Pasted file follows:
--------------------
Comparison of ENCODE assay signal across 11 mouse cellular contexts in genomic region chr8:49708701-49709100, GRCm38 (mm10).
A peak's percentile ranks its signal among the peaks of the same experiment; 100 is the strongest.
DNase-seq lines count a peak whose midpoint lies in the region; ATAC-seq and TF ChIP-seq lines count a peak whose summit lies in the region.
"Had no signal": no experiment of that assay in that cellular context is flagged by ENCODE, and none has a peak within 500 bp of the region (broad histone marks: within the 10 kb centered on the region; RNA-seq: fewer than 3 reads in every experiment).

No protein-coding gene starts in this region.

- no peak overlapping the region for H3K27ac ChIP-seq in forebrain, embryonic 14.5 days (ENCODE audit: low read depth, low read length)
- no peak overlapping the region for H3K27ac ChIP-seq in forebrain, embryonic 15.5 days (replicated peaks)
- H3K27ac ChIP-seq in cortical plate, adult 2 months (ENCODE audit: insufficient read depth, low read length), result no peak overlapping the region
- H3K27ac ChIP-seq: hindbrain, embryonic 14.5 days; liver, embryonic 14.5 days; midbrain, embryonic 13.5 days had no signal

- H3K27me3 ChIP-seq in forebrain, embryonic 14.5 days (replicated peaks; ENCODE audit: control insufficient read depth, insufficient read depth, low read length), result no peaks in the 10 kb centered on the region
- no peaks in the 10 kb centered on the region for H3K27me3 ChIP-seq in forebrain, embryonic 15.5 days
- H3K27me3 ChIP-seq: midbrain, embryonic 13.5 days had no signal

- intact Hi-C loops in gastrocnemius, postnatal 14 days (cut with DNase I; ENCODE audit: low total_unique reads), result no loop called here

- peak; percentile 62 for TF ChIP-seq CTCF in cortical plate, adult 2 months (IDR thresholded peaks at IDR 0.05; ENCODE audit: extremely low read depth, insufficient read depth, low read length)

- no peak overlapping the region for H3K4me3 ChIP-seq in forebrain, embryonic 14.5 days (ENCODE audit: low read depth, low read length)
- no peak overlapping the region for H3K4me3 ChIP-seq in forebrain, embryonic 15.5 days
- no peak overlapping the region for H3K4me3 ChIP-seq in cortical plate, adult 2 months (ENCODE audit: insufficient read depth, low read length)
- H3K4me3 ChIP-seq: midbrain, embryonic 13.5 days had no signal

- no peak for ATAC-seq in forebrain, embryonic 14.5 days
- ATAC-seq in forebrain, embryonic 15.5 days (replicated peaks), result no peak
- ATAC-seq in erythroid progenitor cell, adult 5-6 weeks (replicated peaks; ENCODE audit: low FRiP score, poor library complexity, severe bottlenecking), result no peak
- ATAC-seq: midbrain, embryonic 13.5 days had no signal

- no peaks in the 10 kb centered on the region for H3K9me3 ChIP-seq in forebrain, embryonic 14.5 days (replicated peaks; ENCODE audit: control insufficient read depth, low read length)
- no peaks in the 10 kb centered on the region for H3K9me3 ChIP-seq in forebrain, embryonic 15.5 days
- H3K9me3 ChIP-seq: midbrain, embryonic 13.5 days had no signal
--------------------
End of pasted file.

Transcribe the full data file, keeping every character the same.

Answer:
Comparison of ENCODE assay signal across 11 mouse cellular contexts in genomic region chr8:49708701-49709100, GRCm38 (mm10).
A peak's percentile ranks its signal among the peaks of the same experiment; 100 is the strongest.
DNase-seq lines count a peak whose midpoint lies in the region; ATAC-seq and TF ChIP-seq lines count a peak whose summit lies in the region.
"Had no signal": no experiment of that assay in that cellular context is flagged by ENCODE, and none has a peak within 500 bp of the region (broad histone marks: within the 10 kb centered on the region; RNA-seq: fewer than 3 reads in every experiment).

No protein-coding gene starts in this region.

- no peak overlapping the region for H3K27ac ChIP-seq in forebrain, embryonic 14.5 days (ENCODE audit: low read depth, low read length)
- no peak overlapping the region for H3K27ac ChIP-seq in forebrain, embryonic 15.5 days (replicated peaks)
- H3K27ac ChIP-seq in cortical plate, adult 2 months (ENCODE audit: insufficient read depth, low read length), result no peak overlapping the region
- H3K27ac ChIP-seq: hindbrain, embryonic 14.5 days; liver, embryonic 14.5 days; midbrain, embryonic 13.5 days had no signal

- H3K27me3 ChIP-seq in forebrain, embryonic 14.5 days (replicated peaks; ENCODE audit: control insufficient read depth, insufficient read depth, low read length), result no peaks in the 10 kb centered on the region
- no peaks in the 10 kb centered on the region for H3K27me3 ChIP-seq in forebrain, embryonic 15.5 days
- H3K27me3 ChIP-seq: midbrain, embryonic 13.5 days had no signal

- intact Hi-C loops in gastrocnemius, postnatal 14 days (cut with DNase I; ENCODE audit: low total_unique reads), result no loop called here

- peak; percentile 62 for TF ChIP-seq CTCF in cortical plate, adult 2 months (IDR thresholded peaks at IDR 0.05; ENCODE audit: extremely low read depth, insufficient read depth, low read length)

- no peak overlapping the region for H3K4me3 ChIP-seq in forebrain, embryonic 14.5 days (ENCODE audit: low read depth, low read length)
- no peak overlapping the region for H3K4me3 ChIP-seq in forebrain, embryonic 15.5 days
- no peak overlapping the region for H3K4me3 ChIP-seq in cortical plate, adult 2 months (ENCODE audit: insufficient read depth, low read length)
- H3K4me3 ChIP-seq: midbrain, embryonic 13.5 days had no signal

- no peak for ATAC-seq in forebrain, embryonic 14.5 days
- ATAC-seq in forebrain, embryonic 15.5 days (replicated peaks), result no peak
- ATAC-seq in erythroid progenitor cell, adult 5-6 weeks (replicated peaks; ENCODE audit: low FRiP score, poor library complexity, severe bottlenecking), result no peak
- ATAC-seq: midbrain, embryonic 13.5 days had no signal

- no peaks in the 10 kb centered on the region for H3K9me3 ChIP-seq in forebrain, embryonic 14.5 days (replicated peaks; ENCODE audit: control insufficient read depth, low read length)
- no peaks in the 10 kb centered on the region for H3K9me3 ChIP-seq in forebrain, embryonic 15.5 days
- H3K9me3 ChIP-seq: midbrain, embryonic 13.5 days had no signal